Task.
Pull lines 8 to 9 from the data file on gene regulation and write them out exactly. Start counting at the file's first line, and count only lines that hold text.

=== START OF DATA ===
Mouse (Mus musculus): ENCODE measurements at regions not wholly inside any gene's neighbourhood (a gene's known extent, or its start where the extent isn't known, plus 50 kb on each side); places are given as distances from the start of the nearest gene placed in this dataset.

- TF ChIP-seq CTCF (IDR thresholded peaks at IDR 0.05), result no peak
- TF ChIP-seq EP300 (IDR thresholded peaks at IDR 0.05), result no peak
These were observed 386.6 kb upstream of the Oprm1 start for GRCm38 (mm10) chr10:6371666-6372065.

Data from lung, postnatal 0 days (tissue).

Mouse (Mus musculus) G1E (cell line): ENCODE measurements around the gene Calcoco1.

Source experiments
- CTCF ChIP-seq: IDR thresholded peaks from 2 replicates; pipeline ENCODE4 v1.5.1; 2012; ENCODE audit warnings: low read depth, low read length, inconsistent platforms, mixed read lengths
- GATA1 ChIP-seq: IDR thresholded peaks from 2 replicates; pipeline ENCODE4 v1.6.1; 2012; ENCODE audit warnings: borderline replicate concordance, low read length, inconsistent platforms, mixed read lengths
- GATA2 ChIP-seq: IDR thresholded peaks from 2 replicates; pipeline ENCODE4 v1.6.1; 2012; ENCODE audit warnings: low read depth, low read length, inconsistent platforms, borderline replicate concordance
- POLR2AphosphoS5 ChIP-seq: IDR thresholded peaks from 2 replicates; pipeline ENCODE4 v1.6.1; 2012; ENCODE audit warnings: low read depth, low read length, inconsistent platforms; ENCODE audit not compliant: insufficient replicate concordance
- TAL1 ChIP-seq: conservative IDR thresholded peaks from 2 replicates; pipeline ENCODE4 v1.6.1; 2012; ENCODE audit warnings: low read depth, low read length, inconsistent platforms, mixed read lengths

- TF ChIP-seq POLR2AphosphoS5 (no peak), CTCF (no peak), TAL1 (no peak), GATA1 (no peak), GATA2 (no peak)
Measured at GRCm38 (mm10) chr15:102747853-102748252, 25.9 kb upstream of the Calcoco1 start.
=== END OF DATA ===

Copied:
- CTCF ChIP-seq: IDR thresholded peaks from 2 replicates; pipeline ENCODE4 v1.5.1; 2012; ENCODE audit warnings: low read depth, low read length, inconsistent platforms, mixed read lengths
- GATA1 ChIP-seq: IDR thresholded peaks from 2 replicates; pipeline ENCODE4 v1.6.1; 2012; ENCODE audit warnings: borderline replicate concordance, low read length, inconsistent platforms, mixed read lengths